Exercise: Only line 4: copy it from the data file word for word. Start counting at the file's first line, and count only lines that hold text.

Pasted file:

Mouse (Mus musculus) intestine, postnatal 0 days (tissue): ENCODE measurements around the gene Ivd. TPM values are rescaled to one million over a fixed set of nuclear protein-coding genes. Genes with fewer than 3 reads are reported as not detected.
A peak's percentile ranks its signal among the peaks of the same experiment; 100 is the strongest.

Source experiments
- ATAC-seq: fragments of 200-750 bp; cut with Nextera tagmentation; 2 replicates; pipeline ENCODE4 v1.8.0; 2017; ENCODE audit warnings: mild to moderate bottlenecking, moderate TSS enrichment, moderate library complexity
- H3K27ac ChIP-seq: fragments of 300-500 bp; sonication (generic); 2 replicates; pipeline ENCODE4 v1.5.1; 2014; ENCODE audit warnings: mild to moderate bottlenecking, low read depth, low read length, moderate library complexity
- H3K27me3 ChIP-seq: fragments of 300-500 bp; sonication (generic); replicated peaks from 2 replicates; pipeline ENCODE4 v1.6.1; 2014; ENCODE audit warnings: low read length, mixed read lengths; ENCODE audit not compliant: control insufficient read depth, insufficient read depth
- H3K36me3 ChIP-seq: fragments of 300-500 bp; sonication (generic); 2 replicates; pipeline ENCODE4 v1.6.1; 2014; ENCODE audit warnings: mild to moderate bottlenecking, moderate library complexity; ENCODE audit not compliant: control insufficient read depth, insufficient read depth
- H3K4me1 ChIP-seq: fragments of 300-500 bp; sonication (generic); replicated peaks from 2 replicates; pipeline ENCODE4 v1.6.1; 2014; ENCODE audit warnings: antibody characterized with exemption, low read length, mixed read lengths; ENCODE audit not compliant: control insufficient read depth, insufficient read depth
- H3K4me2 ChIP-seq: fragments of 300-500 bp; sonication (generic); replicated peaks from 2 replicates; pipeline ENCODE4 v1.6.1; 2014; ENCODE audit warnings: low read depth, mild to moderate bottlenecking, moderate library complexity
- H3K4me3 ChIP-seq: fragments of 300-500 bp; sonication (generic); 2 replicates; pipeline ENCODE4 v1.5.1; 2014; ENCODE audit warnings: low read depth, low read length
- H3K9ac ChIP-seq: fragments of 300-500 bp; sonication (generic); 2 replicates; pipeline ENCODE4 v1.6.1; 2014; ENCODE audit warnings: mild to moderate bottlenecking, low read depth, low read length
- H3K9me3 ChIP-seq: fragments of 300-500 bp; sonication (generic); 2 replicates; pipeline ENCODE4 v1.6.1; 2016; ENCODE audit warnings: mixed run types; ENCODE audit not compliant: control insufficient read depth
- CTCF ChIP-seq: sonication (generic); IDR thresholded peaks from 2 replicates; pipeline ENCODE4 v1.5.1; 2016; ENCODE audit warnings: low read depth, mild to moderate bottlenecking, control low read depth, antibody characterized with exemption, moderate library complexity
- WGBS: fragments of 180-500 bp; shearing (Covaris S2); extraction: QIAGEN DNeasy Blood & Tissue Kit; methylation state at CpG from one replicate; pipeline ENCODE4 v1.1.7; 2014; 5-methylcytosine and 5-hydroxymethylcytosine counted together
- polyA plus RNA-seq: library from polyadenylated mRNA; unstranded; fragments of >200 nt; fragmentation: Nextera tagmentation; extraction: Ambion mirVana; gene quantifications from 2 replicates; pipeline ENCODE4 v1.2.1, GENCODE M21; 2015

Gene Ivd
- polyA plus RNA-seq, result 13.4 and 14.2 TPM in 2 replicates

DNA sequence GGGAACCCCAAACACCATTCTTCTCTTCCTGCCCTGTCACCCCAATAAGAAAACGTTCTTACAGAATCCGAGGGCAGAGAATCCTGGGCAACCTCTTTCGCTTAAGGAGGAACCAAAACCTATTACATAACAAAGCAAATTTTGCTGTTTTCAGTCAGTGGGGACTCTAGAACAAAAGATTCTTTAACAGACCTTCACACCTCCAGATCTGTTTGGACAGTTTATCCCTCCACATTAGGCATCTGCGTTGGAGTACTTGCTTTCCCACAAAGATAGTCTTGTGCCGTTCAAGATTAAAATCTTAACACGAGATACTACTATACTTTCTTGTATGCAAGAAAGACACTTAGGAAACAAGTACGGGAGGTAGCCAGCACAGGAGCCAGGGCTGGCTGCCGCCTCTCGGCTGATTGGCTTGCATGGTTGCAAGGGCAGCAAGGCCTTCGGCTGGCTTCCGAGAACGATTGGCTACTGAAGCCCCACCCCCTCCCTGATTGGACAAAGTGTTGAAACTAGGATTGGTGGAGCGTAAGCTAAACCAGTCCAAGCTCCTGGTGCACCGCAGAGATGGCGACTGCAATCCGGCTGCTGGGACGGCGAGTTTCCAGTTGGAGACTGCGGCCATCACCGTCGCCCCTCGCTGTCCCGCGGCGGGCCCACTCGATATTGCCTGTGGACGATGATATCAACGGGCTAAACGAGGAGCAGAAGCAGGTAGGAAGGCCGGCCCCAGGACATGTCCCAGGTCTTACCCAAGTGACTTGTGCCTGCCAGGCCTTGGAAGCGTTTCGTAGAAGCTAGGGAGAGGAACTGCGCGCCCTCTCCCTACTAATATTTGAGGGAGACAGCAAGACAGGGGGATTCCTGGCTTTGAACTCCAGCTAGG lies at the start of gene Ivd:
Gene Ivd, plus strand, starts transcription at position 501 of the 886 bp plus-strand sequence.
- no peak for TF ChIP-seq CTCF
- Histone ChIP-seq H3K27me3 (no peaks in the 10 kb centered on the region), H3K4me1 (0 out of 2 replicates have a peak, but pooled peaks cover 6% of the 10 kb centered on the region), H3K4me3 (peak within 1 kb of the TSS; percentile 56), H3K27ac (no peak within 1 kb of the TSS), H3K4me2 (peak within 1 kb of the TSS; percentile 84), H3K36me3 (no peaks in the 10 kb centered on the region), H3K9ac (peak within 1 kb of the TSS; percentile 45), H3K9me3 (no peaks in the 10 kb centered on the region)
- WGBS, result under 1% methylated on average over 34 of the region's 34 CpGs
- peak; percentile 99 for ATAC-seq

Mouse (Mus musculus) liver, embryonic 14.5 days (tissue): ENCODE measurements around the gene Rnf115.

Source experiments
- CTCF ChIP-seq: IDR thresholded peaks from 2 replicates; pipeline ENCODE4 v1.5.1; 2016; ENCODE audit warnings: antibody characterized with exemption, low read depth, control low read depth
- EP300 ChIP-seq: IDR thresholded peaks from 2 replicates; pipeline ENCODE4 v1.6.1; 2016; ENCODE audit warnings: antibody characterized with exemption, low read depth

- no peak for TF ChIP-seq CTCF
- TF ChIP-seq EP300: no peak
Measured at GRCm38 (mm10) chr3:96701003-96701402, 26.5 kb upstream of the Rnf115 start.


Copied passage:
- ATAC-seq: fragments of 200-750 bp; cut with Nextera tagmentation; 2 replicates; pipeline ENCODE4 v1.8.0; 2017; ENCODE audit warnings: mild to moderate bottlenecking, moderate TSS enrichment, moderate library complexity